Underwire: May 2022 ‘Part 2 + Parties’

My Other Job, Part 2

{Last month I described the ins and outs of signing autographs with other B-listers on the horror-fantasy convention circuit. Occasionally the glamour quotient ramps up…}

For the Aliens 30th anniversary in 2016, a con in Calgary invested an ungodly amount to pull together very nearly the entire cast, including the stars. Sigourney Weaver is a fabulously tough autograph to get, and Bill Paxton was a hard one as well. Fans who had all the rest of us several times over, on posters, on Blue-Rays, on giant plastic xenomorph models, were pouring into Canada for this rare chance to complete their collections. I heard that Sigourney’s fee for the appearance was in six figures, and also that she had committed it all to charity.

I ran into Bill Paxton having a glass of wine in LAX on the flight out and learned that he had never done a con before and wasn’t sure what to expect. Aliens had been my first film acting job and Bill had taken me under his wing. At that point his resume consisted of a double handful of thug and punk bit parts, but he was the voice of experience to me. “We’re gonna earn while we learn,” he would say, in his easy Texas drawl. The lines to meet him at the show were never-ending. When they paid him out on Sunday night after the con, it used up all the US currency they had and the rest of us had to take Canadian.

Most of us were assembled backstage for the panel discussion, including Bill, and Lance Henriksen and Michael Biehn. Those are pretty famous guys, but actors aren’t usually too impressed with other actors, so it was interesting to feel the subtle change in temperature when Sigourney Weaver arrived. True star quality is a real phenomenon. We were all pretty cool about it, but I must admit that when a star of that magnitude calls out your name and rushes to embrace you like a lost family member… It’s nice.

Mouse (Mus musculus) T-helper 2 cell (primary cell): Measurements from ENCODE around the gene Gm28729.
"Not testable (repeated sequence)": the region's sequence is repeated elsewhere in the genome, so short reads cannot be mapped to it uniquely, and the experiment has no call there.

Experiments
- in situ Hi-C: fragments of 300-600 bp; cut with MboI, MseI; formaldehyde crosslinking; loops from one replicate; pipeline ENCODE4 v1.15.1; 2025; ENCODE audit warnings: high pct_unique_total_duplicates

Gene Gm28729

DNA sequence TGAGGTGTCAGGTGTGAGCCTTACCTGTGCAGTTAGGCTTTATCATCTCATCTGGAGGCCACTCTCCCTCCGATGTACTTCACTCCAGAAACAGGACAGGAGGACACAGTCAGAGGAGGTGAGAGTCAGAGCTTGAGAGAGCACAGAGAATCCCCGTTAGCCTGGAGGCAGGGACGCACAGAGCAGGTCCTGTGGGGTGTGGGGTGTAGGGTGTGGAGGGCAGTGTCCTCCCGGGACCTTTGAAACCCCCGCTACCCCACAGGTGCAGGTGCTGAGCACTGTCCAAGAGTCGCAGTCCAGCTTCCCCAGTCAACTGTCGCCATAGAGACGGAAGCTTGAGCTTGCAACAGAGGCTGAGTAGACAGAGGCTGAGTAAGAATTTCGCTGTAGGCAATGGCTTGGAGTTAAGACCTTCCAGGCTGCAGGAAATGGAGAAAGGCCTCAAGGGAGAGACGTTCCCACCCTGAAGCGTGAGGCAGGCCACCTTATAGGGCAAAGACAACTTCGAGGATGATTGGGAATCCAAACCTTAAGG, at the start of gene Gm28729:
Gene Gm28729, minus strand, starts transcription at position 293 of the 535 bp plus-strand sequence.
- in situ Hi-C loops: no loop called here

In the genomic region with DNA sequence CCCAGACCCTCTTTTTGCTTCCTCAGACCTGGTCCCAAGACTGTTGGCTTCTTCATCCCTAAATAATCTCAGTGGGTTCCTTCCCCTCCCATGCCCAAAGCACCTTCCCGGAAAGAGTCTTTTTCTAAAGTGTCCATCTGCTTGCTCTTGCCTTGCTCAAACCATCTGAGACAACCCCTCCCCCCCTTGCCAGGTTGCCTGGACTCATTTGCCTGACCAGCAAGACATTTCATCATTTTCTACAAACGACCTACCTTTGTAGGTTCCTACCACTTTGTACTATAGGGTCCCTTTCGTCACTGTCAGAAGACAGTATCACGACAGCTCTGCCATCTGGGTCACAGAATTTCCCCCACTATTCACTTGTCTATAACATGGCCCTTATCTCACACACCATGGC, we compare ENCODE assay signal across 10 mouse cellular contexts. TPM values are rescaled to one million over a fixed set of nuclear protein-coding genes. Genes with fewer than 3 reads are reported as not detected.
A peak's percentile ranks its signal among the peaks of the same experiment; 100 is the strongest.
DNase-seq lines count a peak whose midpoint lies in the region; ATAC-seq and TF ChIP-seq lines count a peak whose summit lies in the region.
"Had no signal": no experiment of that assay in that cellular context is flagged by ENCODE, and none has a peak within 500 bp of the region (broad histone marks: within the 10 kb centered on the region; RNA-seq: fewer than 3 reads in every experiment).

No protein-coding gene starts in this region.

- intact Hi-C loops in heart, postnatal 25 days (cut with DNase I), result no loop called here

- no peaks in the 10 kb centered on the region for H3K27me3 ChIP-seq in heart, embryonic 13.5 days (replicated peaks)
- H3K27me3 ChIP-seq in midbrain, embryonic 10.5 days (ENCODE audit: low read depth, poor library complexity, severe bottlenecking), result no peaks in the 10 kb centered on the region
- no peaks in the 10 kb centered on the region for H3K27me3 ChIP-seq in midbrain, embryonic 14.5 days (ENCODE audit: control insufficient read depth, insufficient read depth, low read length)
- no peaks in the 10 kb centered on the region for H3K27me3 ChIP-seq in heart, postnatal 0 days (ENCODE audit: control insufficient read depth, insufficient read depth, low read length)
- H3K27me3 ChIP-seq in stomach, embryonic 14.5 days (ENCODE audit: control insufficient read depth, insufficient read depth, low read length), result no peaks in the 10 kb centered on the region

On the panel we tell the old anecdotes about shooting Aliens. The host will try to get something fresh out of us. “What’s the most surprising thing about working with James Cameron?” There’s nothing actually new to tell. We’ve all been wrung dry of every memory we have from that shoot. We cover with humor and camaraderie. Paul Reiser mounts an aggrieved defense of his character’s villainous behavior. Mark Rolston and Ricco Ross mock-fight about who was more ripped. Bill speaks thoughtfully about the subtlety of Michael Biehn’s performance in the male lead. Bill died unexpectedly in 2017. I remember him, toward the end of the panel, marveling at the longevity of the movie and its following. I can hear his voice in my head: “Thirty years from now they’ll have all our heads up here in jars, man, still yakkin’ away!”

I wish.

jenette goldstein